• Being long-waisted, I really should have lengthened the whole thing. The belt is designed to come round slightly above the waist, and for me it is several inches above, so not all that comfortable. Lengthening the cape would required some thought, as a drop of 2" would increase the circumference quite a bit. It would be necessary to decide whether to do that, or to change the curve.

  • Speaking of the belt: I made it too short (one should always actually measure the part around which the belt goes, then add for what will extend through the buckle). I also used a stiff woven interfacing in the belt. Not sure it was the best idea. I ended up having to add a piece to the center of the belt so it is not a fashion statement in any way. Fortunately it is not visible as it sits under the cape back. Nevertheless, a new belt is in order. Unfortunately, I do not have any fabric left. Every scrap was used.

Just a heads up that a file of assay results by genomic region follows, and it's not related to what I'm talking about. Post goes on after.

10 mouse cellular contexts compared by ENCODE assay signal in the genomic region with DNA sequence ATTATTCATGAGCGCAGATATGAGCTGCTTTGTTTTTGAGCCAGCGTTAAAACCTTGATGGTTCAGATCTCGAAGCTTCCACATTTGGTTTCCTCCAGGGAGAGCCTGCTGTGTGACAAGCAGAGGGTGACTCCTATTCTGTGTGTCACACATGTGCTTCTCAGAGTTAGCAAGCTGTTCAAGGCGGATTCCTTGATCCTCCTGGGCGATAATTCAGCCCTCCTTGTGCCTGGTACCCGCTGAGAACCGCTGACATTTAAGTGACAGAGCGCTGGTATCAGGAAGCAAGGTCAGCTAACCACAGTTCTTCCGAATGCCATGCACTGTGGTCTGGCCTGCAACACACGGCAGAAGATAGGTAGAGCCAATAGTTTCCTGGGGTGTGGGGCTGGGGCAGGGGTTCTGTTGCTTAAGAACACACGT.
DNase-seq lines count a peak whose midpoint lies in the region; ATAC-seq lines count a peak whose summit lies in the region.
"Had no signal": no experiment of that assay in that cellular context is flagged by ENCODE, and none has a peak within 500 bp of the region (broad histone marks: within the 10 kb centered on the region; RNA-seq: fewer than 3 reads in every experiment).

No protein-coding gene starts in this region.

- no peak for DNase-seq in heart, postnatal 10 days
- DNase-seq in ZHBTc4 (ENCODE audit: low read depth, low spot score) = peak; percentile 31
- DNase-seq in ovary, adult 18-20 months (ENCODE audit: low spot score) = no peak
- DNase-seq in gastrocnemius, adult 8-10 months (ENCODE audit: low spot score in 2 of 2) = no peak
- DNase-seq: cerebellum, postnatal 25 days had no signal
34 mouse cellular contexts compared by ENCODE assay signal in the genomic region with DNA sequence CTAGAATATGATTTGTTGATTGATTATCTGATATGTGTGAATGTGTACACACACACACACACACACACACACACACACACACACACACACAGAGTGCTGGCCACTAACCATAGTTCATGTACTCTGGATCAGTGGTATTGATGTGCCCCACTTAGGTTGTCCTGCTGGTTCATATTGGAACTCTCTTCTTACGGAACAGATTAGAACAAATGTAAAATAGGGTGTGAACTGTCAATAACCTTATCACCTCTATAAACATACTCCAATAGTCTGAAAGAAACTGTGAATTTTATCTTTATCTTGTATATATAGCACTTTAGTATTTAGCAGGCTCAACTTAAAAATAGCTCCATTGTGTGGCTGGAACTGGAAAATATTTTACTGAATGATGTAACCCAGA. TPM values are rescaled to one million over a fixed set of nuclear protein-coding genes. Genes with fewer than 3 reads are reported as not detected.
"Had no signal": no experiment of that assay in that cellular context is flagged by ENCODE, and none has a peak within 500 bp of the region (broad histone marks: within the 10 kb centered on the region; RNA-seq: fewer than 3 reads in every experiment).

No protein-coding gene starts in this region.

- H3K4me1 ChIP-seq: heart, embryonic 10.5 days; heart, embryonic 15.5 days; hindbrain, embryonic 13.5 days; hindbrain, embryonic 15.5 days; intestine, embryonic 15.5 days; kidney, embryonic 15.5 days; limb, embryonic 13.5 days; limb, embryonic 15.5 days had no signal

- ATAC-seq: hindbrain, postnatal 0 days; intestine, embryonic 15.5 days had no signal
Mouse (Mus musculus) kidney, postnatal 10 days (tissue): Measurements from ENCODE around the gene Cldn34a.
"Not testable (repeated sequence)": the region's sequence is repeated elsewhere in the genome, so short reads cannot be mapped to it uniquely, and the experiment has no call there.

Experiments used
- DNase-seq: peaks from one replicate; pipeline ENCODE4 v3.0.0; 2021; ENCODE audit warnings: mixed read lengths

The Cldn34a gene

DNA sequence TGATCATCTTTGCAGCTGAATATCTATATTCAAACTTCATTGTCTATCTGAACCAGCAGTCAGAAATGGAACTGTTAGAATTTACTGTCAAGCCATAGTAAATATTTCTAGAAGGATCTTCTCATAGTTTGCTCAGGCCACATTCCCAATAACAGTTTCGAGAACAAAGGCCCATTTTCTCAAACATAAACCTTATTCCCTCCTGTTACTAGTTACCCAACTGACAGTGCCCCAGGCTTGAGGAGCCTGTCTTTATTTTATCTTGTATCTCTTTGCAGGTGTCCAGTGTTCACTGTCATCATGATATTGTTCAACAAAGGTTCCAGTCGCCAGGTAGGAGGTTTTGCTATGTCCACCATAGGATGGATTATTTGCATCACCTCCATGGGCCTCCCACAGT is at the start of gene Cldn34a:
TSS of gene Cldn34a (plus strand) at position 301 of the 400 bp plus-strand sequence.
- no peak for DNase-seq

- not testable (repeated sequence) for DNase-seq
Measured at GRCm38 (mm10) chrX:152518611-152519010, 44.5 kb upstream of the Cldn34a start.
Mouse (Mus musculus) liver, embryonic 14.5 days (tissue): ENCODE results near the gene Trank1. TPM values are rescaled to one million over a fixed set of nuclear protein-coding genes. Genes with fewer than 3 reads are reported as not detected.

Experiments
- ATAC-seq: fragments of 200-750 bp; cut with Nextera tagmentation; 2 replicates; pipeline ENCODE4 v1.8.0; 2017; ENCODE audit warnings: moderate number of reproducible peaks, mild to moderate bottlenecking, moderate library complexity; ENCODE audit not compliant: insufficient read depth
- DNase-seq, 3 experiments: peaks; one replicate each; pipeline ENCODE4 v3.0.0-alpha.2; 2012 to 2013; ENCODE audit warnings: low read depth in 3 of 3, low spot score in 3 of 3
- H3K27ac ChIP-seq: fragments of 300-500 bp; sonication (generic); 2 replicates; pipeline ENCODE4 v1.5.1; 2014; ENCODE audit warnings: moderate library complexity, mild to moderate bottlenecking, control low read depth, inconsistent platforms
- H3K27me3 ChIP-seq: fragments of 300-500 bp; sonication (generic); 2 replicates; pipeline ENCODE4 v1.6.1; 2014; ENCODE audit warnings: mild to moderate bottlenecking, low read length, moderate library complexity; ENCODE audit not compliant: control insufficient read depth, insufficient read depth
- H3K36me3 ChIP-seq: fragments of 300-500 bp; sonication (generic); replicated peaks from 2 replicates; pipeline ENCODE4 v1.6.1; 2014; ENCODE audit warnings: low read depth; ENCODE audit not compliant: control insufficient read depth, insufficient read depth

• There is a lot of topstitching, and for the bit around the hem (the lining is seamed at the edge of the hemline) it might have been wise to baste rather than pin, or use a fusible tape to keep one layer from creeping more than the other around the curve. Since all the topstitching is not done at the same time, keeping track of stitch lengths and width from edge, and thread color is important.

  • Working carefully: At the front where the cape joins the front pieces there is a very short of seaming below the slit for the belt. So there is absolutely no room for error in the hem or the placement of the belt slit. Personally, I would have left a bit more there for safety's sake. I had to pick out some stitching there and raise the belt slit a bit to make everything come out neatly. The belt slit starts exactly at the topstitching line around the hem edge. I am not sure what happens here if in the unlined version where the hem is turned up, but you have to leave room for it.